The Generative Forces of Wildfires

Naturally fire-prone ecosystems tend to have more species of birds and mammals, a new study reveals
Sonia Fernandez
Aerial view of a forest fire with lots of smoke

Where fire is a natural part of the ecosystem, it can create space and opportunities for adaptations and new species. Photo Credit: CC-Cameron Strandberg

A study published in the journal Ecology Letters reminds us that wildfires are also generative forces, spurring biodiversity in their wakes.

“There’s a fair amount of biodiversity research on fire and plants,” said Max Moritz, a wildfire specialist with UC Cooperative Extension who is based at UC Santa Barbara’s Bren School of Environmental Science & Management, and is the study’s lead author. Research has shown that in ecosystems where fire is a natural and regular occurrence, there can be more species of plants — a greater “species richness” — due to a variety of factors, including fire-related adaptations. But, he said, there hasn’t been nearly as much research in the way of animal biodiversity and fire.

“If you look at how fire operates across the planet, fire actually eats plant productivity,” Moritz said. Productivity, which is a measure of how quickly biomass is generated within a given ecosystem, is also a driver of species richness at broad spatial scales.

If fire regularly consumes some of the base of an ecosystem’s food chain, how does that ripple up to affect the biodiversity at higher levels?

That was the question Moritz investigated during a project supported by UC Santa Barbara’s National Center for Ecological Analysis & Synthesis; he later recruited collaborators Enric Batllori from Universitat de Barcelona and Benjamin M. Bolker from McMaster University in Canada. For several years they combed through global datasets on various factors such as plant biomass, fire observations and species richness patterns.

While it might be natural to assume that plant biomass regularly consumed by fire would in turn lead to lower animal biodiversity, they found that for birds and mammals, fire is associated with increased diversity.

“It’s counterintuitive,” Moritz said. In the short term, fire’s consumption of plant material (also known as “net primary productivity”) could result in less food for the animals that consume plants and make it more difficult to survive and reproduce. But in the longer term, he said, there may be evolutionary effects that unleash adaptations and formations of new species.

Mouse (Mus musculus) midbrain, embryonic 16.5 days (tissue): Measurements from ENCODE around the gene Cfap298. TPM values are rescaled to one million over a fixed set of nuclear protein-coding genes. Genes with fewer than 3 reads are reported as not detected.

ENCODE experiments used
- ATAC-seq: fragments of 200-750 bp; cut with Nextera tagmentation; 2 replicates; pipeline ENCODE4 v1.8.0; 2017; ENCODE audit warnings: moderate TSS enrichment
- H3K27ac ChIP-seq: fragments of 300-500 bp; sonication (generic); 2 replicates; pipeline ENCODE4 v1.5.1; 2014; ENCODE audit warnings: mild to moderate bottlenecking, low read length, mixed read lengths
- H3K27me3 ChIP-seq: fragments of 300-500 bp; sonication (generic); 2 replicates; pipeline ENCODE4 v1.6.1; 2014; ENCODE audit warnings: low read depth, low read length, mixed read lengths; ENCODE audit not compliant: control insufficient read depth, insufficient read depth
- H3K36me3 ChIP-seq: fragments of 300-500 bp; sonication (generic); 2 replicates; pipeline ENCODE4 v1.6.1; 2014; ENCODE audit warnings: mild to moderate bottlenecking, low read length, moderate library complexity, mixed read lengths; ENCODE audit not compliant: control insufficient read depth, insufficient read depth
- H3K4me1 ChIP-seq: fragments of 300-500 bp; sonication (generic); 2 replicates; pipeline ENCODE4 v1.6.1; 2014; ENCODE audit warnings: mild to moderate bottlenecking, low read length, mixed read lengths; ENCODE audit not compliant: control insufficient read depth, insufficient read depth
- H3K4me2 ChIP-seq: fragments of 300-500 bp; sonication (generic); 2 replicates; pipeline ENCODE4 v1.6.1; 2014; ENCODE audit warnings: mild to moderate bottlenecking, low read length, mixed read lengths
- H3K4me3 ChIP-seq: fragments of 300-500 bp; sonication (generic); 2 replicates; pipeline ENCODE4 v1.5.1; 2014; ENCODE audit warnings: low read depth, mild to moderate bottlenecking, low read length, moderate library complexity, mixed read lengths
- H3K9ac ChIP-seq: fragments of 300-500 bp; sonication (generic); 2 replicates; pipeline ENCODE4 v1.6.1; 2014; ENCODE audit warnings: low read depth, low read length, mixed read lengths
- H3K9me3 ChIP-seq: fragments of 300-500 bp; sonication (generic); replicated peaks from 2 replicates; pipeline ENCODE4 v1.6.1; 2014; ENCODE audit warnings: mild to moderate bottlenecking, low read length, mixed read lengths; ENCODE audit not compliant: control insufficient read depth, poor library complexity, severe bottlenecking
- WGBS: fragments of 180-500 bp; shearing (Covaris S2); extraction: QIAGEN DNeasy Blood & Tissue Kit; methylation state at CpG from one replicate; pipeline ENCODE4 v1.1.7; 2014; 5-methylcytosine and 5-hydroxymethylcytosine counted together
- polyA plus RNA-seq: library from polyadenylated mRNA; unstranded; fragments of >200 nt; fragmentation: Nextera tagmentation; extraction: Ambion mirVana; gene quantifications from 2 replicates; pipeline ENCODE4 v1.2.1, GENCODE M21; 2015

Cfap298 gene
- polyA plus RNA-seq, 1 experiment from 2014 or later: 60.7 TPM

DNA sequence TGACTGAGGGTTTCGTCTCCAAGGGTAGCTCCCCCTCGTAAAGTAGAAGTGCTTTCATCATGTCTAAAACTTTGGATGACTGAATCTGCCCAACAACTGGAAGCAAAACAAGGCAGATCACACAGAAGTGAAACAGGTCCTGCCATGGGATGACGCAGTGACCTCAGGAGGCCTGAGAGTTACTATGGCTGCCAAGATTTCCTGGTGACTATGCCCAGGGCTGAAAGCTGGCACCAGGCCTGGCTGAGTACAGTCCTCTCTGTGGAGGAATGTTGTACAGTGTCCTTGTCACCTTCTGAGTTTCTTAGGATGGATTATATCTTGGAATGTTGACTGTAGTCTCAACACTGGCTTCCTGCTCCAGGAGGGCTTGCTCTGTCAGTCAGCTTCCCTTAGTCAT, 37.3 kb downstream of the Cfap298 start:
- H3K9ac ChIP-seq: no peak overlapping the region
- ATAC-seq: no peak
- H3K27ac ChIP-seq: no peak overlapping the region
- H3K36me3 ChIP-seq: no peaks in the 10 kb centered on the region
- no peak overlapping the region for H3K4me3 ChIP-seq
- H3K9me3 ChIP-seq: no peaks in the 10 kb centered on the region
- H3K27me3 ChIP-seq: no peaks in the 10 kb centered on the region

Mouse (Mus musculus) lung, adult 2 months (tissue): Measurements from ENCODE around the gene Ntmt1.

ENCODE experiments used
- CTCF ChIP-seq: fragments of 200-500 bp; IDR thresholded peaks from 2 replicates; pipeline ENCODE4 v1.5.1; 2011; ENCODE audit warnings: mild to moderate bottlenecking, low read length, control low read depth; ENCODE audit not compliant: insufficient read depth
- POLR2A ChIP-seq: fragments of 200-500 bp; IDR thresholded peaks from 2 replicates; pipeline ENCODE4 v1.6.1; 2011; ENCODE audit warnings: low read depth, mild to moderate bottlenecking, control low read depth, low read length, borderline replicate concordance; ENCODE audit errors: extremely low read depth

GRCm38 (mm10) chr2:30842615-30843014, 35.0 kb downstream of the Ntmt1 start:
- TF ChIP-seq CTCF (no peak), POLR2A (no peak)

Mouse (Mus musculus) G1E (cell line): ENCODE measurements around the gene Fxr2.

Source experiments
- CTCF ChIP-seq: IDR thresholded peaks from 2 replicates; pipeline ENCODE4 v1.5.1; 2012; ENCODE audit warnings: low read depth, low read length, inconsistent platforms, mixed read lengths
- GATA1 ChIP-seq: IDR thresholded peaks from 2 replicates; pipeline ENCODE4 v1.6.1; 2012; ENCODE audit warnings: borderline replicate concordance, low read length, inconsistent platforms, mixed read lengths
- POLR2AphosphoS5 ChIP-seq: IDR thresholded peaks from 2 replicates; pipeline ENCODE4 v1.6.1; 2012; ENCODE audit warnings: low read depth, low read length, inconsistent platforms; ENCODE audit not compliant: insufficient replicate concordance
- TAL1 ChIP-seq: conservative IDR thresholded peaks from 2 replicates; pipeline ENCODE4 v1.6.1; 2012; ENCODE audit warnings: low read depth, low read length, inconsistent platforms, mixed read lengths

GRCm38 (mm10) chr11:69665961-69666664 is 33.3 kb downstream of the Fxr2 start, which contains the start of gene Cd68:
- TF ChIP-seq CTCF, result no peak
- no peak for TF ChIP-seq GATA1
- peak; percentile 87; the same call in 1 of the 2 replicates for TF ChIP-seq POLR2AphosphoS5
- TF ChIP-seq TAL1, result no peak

So what accounts for the net positive effects of fire on mammal and bird diversity? The study is a correlative one, Moritz said, so more granular examinations have to be made to find out for sure. But it’s likely that fire selects for species that can adapt to and quickly recover from a burn, and fire often creates environmentally complex habitats that meet different species’ requirements.

“We know that fire creates a lot of heterogeneity and opens up all these niches,” Moritz said, and this resource availability might create favorable environments for some organisms to flourish alongside or over others.

For example, animals that have strategies to survive fires or reproduce faster might do better in a fire-prone environment, as could those that make use of different habitats that emerge in the wake of a blaze.

Despite the connection between fire and species richness, the authors are careful to point out it does not mean fire is good for all ecosystems. In places where fire is not a natural occurrence, its presence “is more of a modern threat than an important process to maintain,” they said. And for places where fire is a natural part of the ecosystem, climate change-driven and intentional deforestation fires “may be quite different from natural fire regimes.”

Nevertheless, they say, these findings indicate that fire plays an underappreciated role in the generation of animal species richness and biodiversity conservation. Furthermore, the study adds nuance to the Latitudinal Biodiversity Gradient, a global pattern of terrestrial biodiversity in which the world’s most biodiverse areas are located nearest to the equator, with levels of biodiversity generally decreasing toward the poles.